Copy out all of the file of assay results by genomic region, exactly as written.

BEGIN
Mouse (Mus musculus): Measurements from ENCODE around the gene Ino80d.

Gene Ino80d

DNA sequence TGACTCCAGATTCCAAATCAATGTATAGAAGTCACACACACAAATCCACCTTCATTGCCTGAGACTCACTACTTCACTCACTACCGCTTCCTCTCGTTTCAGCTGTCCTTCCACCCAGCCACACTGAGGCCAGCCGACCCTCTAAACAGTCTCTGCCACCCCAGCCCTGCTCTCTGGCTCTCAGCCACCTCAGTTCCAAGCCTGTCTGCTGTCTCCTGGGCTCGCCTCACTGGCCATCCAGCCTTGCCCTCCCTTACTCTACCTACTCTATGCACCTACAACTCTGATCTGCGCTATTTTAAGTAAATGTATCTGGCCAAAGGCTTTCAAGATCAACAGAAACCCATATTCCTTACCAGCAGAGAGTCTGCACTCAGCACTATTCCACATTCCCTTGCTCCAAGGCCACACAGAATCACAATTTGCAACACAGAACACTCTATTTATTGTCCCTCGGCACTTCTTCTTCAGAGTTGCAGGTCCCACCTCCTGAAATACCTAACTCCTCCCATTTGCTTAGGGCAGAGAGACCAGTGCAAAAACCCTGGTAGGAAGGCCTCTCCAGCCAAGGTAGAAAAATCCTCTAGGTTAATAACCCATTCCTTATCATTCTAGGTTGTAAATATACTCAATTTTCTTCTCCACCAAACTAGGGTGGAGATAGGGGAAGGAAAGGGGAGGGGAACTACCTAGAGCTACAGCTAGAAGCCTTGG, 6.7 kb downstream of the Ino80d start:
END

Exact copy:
Mouse (Mus musculus): Measurements from ENCODE around the gene Ino80d.

Gene Ino80d

DNA sequence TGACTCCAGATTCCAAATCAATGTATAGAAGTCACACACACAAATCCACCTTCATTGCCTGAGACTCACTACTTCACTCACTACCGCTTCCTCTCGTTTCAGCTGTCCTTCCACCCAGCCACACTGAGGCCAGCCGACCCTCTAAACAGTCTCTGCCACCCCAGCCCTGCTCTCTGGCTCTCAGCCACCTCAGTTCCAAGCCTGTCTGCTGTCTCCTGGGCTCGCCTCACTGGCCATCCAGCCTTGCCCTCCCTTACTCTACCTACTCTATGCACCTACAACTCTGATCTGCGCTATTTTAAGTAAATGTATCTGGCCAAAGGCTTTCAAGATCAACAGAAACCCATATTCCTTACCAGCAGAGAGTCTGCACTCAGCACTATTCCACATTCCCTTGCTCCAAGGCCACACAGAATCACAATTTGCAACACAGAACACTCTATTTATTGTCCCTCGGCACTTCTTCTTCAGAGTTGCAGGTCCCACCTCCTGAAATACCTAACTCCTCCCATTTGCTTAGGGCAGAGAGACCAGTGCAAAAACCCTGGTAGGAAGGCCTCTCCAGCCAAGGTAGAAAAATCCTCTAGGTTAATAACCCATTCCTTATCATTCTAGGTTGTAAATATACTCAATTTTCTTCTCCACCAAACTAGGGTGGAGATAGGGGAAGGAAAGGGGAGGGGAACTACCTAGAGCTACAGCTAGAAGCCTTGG, 6.7 kb downstream of the Ino80d start: